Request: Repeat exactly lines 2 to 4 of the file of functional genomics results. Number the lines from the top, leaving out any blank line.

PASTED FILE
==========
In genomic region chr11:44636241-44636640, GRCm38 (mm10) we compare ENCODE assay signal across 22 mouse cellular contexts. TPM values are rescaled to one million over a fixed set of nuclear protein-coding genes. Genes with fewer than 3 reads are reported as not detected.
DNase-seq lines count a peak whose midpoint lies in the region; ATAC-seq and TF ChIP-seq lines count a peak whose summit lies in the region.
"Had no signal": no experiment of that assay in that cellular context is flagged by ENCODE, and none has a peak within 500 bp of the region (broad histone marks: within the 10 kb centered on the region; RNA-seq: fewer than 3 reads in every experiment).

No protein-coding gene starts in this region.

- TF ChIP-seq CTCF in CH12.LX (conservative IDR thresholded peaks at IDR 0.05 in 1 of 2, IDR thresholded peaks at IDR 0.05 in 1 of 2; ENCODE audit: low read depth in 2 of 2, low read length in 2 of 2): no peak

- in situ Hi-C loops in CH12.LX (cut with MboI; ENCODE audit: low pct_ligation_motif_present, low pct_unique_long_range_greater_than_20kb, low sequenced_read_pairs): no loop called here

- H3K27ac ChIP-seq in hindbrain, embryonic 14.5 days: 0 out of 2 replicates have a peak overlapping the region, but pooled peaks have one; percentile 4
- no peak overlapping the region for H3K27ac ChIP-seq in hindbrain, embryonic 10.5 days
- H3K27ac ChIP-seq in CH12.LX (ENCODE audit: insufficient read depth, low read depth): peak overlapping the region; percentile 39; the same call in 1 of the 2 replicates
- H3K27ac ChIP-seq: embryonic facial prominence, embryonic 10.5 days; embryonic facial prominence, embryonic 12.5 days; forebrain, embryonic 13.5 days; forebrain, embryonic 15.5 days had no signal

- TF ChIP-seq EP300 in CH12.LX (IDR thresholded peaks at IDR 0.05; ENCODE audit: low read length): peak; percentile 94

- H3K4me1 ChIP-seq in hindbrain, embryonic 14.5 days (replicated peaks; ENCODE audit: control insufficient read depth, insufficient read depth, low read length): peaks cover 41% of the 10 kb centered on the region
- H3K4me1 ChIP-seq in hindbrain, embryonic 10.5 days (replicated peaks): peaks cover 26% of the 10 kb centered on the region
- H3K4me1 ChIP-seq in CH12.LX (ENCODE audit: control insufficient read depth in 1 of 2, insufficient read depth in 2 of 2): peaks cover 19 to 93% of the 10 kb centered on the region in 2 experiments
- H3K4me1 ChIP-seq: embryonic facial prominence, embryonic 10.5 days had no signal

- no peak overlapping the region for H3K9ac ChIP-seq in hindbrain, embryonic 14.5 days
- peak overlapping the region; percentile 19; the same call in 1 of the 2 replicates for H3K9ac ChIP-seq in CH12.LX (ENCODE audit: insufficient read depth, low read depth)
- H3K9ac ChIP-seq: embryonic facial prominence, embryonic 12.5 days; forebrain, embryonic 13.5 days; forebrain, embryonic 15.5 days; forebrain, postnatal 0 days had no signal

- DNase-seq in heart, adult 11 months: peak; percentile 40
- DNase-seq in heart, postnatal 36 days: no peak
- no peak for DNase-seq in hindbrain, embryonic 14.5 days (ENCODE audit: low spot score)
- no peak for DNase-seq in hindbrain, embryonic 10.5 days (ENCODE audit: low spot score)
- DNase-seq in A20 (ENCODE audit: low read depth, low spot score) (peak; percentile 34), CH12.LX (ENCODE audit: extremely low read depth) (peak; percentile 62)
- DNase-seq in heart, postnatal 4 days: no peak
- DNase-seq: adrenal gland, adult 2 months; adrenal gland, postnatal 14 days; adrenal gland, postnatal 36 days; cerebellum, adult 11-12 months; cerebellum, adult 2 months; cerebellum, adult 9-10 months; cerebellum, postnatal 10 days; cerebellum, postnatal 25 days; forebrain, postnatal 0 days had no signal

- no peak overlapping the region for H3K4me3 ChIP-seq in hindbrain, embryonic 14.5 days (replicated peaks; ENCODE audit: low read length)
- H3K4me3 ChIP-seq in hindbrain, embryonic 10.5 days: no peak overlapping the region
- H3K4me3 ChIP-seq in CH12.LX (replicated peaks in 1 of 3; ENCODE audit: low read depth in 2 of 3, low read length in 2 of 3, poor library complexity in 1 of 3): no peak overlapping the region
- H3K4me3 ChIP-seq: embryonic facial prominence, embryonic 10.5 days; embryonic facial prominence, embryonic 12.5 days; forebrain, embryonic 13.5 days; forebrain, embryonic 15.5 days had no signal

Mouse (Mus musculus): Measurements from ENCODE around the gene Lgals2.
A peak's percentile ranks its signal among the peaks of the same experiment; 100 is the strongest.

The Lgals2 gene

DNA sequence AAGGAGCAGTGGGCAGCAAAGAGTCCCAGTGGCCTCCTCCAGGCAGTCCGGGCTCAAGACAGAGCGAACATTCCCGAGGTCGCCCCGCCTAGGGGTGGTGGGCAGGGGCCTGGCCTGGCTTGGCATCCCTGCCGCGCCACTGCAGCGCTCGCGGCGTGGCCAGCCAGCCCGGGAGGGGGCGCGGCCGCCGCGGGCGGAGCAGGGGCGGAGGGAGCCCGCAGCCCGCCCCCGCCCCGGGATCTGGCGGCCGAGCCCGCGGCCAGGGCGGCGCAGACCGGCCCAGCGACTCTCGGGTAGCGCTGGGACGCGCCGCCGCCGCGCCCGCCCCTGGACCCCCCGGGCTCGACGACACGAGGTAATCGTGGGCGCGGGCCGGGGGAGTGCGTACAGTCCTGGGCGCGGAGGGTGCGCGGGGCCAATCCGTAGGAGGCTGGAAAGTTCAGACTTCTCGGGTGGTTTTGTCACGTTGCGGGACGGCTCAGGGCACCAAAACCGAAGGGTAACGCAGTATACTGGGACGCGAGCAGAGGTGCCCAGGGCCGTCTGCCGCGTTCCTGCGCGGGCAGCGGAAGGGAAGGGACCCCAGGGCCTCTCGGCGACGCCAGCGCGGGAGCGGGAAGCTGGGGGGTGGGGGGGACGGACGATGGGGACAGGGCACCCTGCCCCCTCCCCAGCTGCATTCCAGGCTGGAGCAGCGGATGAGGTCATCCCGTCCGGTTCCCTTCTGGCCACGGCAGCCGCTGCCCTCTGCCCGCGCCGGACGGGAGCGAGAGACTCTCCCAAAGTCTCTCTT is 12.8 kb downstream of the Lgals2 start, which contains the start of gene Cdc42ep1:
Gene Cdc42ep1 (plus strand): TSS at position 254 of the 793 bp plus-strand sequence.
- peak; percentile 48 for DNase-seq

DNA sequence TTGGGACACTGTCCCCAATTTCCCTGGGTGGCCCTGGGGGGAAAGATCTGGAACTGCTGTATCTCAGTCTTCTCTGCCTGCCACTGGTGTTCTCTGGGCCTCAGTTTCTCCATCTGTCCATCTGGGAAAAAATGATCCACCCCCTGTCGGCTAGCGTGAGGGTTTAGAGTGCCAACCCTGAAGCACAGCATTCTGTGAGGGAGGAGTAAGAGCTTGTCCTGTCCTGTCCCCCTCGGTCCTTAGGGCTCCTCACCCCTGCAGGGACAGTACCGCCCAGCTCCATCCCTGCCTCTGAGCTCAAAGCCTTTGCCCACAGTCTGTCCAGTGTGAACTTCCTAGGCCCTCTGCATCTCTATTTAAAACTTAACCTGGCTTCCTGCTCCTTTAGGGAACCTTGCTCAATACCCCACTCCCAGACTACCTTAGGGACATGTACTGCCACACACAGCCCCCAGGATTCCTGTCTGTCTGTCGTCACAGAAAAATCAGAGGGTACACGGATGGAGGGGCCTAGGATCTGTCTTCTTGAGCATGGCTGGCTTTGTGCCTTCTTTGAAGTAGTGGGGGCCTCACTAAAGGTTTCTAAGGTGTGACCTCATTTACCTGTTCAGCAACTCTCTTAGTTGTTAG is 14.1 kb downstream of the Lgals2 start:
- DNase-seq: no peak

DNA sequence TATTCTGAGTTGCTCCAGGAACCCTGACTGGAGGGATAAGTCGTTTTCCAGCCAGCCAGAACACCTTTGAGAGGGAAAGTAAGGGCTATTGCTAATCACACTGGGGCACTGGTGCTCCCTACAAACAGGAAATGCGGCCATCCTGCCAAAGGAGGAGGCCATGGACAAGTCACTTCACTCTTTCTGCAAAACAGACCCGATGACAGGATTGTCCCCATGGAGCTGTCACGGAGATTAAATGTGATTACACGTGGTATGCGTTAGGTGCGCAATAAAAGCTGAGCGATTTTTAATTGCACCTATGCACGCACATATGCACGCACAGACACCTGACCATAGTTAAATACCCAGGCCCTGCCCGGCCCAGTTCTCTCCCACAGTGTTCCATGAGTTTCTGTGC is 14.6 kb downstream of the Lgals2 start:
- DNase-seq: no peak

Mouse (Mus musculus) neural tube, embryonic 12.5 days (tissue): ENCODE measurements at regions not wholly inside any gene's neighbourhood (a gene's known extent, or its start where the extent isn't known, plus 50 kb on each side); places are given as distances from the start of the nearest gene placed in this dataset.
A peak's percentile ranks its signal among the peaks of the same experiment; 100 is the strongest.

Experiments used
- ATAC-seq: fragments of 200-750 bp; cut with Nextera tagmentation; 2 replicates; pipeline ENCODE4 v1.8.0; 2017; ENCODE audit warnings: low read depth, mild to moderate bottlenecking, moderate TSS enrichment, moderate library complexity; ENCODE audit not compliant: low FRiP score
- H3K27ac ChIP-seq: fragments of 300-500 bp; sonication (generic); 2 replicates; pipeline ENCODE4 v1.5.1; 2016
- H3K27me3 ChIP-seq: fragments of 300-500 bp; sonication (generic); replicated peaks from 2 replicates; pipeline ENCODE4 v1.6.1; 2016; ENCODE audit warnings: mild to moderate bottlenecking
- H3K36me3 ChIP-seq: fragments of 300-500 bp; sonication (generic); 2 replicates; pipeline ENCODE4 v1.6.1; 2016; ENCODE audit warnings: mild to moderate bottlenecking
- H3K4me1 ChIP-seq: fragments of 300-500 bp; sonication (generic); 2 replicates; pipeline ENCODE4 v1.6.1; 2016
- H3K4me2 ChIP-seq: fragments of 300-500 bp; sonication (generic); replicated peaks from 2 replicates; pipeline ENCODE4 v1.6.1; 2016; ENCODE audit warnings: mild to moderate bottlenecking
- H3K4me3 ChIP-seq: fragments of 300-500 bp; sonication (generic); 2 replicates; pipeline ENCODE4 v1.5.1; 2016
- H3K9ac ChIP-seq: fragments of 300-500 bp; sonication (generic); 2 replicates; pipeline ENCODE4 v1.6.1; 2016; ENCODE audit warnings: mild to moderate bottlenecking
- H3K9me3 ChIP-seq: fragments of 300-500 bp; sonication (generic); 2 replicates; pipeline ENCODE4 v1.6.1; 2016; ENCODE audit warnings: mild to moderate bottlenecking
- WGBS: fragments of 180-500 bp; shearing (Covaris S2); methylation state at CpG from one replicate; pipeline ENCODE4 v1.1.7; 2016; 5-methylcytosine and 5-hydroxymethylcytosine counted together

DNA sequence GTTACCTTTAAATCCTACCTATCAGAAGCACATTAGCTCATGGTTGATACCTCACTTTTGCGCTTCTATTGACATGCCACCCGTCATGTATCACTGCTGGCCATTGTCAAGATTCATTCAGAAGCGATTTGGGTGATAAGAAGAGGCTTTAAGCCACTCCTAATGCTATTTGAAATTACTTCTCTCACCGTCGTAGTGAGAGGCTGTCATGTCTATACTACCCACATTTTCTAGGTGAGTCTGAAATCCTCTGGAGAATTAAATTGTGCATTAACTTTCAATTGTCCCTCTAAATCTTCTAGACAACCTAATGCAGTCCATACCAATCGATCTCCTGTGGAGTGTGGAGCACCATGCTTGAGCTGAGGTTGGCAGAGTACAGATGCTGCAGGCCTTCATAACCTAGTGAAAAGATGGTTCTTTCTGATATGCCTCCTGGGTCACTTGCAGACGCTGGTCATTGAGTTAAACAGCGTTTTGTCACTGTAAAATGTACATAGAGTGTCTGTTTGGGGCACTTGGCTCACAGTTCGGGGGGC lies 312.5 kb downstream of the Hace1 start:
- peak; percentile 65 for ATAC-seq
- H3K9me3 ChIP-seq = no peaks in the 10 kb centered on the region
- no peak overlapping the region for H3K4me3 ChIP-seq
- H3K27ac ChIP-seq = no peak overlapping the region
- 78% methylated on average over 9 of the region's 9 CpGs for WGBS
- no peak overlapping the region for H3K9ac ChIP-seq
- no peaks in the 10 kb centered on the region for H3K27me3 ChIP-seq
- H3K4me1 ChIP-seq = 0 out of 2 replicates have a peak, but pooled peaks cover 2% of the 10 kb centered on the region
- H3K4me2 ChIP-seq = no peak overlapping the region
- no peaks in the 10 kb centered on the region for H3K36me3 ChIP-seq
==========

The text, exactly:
DNase-seq lines count a peak whose midpoint lies in the region; ATAC-seq and TF ChIP-seq lines count a peak whose summit lies in the region.
"Had no signal": no experiment of that assay in that cellular context is flagged by ENCODE, and none has a peak within 500 bp of the region (broad histone marks: within the 10 kb centered on the region; RNA-seq: fewer than 3 reads in every experiment).

No protein-coding gene starts in this region.